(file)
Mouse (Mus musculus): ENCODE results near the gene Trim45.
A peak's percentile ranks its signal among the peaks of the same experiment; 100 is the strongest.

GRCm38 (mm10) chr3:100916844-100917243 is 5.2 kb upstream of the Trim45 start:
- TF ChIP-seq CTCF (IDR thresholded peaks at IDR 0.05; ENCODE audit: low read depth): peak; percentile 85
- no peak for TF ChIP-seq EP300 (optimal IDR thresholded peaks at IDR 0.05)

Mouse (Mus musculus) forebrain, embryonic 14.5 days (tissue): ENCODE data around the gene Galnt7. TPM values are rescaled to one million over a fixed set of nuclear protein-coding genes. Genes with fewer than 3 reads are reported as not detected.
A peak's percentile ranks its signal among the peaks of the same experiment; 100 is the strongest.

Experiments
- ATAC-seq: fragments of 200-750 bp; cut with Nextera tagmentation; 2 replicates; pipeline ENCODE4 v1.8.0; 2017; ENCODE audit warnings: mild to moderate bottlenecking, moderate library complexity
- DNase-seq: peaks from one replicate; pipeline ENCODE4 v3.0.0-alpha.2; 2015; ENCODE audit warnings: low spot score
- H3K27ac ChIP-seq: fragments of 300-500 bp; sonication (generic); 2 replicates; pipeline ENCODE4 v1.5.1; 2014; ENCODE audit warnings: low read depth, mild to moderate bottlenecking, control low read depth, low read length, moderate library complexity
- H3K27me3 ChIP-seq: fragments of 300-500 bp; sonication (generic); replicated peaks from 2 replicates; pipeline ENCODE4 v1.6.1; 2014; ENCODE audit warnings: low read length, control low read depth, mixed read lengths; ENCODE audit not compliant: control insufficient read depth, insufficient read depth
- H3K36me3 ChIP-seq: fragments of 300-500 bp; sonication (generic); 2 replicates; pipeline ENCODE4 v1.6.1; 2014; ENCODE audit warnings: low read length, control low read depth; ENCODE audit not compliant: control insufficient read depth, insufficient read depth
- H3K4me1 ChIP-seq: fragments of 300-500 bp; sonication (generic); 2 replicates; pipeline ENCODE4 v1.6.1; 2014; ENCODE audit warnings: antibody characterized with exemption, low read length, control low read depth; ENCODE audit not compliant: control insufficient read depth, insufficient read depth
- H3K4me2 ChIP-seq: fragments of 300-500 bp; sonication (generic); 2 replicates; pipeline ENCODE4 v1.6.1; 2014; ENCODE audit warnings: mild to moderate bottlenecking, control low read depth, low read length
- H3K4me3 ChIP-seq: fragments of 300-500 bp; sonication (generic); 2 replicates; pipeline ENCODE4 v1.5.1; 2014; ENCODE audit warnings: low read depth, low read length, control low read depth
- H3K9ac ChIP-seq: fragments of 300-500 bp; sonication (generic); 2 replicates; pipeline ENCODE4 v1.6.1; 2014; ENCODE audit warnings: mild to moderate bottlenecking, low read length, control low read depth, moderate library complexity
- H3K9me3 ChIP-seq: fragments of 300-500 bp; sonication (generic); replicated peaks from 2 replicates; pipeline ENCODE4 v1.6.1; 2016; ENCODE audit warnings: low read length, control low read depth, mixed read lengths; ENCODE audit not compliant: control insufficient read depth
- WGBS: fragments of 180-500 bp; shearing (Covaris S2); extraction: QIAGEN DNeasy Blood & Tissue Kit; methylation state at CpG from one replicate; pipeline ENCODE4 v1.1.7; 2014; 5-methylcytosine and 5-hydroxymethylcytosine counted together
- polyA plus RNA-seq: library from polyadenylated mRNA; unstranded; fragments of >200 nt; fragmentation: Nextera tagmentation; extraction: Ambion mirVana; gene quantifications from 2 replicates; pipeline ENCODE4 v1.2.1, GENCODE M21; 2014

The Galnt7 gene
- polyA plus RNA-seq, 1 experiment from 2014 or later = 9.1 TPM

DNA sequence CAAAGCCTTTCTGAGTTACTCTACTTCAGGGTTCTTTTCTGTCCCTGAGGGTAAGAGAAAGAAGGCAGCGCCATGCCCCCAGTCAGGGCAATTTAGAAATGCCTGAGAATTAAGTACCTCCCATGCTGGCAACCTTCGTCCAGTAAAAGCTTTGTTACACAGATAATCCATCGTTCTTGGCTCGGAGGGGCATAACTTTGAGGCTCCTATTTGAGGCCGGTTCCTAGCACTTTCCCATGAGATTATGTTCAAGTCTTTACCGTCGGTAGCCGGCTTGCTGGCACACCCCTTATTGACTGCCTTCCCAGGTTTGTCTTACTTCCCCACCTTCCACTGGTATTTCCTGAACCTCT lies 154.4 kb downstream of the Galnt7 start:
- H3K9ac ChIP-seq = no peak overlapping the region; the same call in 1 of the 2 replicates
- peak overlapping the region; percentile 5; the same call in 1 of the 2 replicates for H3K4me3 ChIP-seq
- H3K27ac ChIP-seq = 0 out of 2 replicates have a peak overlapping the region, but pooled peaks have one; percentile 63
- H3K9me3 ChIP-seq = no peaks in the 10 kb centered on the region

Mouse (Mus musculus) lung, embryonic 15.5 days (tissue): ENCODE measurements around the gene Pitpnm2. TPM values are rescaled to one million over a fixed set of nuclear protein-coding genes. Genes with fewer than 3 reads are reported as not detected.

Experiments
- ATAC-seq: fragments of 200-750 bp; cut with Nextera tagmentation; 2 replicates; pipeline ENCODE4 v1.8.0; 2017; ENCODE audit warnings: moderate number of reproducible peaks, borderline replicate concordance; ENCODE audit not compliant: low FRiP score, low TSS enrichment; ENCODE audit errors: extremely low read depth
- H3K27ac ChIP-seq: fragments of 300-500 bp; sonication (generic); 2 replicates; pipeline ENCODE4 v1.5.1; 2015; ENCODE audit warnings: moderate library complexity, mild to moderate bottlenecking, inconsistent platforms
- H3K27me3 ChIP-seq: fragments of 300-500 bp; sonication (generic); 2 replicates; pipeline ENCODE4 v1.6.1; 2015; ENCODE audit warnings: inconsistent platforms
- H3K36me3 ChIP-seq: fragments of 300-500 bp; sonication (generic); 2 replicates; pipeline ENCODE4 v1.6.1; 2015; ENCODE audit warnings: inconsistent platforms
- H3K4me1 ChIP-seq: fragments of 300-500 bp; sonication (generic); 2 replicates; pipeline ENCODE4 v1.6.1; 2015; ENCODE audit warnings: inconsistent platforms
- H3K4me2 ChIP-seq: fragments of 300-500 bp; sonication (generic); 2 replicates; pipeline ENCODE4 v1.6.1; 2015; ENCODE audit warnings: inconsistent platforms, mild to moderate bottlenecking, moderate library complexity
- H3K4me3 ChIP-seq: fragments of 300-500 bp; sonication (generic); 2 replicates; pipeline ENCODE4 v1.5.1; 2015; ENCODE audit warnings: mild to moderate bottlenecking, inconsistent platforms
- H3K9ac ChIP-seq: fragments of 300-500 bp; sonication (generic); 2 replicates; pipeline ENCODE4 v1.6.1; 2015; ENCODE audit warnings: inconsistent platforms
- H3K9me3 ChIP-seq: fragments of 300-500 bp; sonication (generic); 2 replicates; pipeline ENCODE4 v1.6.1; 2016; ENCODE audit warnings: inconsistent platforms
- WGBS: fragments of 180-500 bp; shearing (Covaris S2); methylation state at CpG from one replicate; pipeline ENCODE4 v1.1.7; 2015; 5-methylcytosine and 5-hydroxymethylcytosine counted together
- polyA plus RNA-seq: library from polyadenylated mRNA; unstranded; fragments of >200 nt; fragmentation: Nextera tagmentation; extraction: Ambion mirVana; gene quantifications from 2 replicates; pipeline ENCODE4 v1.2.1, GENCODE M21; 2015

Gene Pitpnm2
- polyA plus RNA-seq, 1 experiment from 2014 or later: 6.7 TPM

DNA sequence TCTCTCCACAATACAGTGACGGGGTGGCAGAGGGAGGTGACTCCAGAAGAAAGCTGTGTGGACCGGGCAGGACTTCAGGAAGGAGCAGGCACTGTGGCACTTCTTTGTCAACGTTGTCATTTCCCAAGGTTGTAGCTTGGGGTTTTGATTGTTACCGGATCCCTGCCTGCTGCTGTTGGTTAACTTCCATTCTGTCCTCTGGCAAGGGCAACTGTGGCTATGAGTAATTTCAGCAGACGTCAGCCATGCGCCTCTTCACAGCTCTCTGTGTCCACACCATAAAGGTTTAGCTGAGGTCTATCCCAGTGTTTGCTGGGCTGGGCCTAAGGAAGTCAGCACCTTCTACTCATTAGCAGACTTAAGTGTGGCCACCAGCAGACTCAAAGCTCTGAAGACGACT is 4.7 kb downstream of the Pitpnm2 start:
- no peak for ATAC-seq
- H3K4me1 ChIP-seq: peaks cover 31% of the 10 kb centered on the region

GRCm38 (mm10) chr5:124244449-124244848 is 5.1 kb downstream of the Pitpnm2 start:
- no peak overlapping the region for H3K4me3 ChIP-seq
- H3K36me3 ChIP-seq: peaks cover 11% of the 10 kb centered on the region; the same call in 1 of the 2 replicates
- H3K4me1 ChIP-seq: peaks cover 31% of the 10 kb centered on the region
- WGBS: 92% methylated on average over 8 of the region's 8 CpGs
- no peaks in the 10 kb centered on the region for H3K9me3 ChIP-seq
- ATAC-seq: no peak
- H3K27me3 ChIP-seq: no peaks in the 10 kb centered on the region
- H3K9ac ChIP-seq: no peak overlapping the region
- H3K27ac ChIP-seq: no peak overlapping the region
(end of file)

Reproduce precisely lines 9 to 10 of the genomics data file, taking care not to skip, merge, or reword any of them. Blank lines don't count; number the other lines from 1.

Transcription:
- ATAC-seq: fragments of 200-750 bp; cut with Nextera tagmentation; 2 replicates; pipeline ENCODE4 v1.8.0; 2017; ENCODE audit warnings: mild to moderate bottlenecking, moderate library complexity
- DNase-seq: peaks from one replicate; pipeline ENCODE4 v3.0.0-alpha.2; 2015; ENCODE audit warnings: low spot score